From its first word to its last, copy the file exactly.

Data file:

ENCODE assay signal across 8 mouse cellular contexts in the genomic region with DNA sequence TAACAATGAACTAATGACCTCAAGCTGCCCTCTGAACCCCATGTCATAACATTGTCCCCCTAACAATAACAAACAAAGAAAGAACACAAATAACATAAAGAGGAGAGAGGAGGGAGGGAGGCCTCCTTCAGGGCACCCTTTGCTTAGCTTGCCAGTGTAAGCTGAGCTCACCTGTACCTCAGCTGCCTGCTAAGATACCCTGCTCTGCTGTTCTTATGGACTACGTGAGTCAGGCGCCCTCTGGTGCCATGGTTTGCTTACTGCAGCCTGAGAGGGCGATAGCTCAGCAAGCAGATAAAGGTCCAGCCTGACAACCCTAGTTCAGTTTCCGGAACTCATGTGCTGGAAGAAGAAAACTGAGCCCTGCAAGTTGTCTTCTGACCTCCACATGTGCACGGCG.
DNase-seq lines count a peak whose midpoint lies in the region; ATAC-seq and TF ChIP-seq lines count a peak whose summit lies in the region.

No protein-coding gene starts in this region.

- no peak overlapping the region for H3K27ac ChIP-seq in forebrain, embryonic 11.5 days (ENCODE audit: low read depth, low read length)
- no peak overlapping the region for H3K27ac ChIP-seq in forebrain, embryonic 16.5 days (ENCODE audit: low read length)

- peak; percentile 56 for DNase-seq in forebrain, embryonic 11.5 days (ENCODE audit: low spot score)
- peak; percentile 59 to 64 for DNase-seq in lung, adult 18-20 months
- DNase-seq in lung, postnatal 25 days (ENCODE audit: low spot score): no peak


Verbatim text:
ENCODE assay signal across 8 mouse cellular contexts in the genomic region with DNA sequence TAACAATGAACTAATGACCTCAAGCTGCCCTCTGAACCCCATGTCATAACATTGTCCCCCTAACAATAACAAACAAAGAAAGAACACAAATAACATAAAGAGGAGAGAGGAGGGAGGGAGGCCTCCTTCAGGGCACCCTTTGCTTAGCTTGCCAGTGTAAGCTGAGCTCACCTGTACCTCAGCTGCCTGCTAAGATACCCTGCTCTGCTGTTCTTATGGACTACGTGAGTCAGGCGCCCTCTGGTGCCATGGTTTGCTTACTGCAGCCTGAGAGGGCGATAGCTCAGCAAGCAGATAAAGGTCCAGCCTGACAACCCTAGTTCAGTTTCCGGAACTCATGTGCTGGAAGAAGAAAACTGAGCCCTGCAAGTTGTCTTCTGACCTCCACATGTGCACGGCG.
DNase-seq lines count a peak whose midpoint lies in the region; ATAC-seq and TF ChIP-seq lines count a peak whose summit lies in the region.

No protein-coding gene starts in this region.

- no peak overlapping the region for H3K27ac ChIP-seq in forebrain, embryonic 11.5 days (ENCODE audit: low read depth, low read length)
- no peak overlapping the region for H3K27ac ChIP-seq in forebrain, embryonic 16.5 days (ENCODE audit: low read length)

- peak; percentile 56 for DNase-seq in forebrain, embryonic 11.5 days (ENCODE audit: low spot score)
- peak; percentile 59 to 64 for DNase-seq in lung, adult 18-20 months
- DNase-seq in lung, postnatal 25 days (ENCODE audit: low spot score): no peak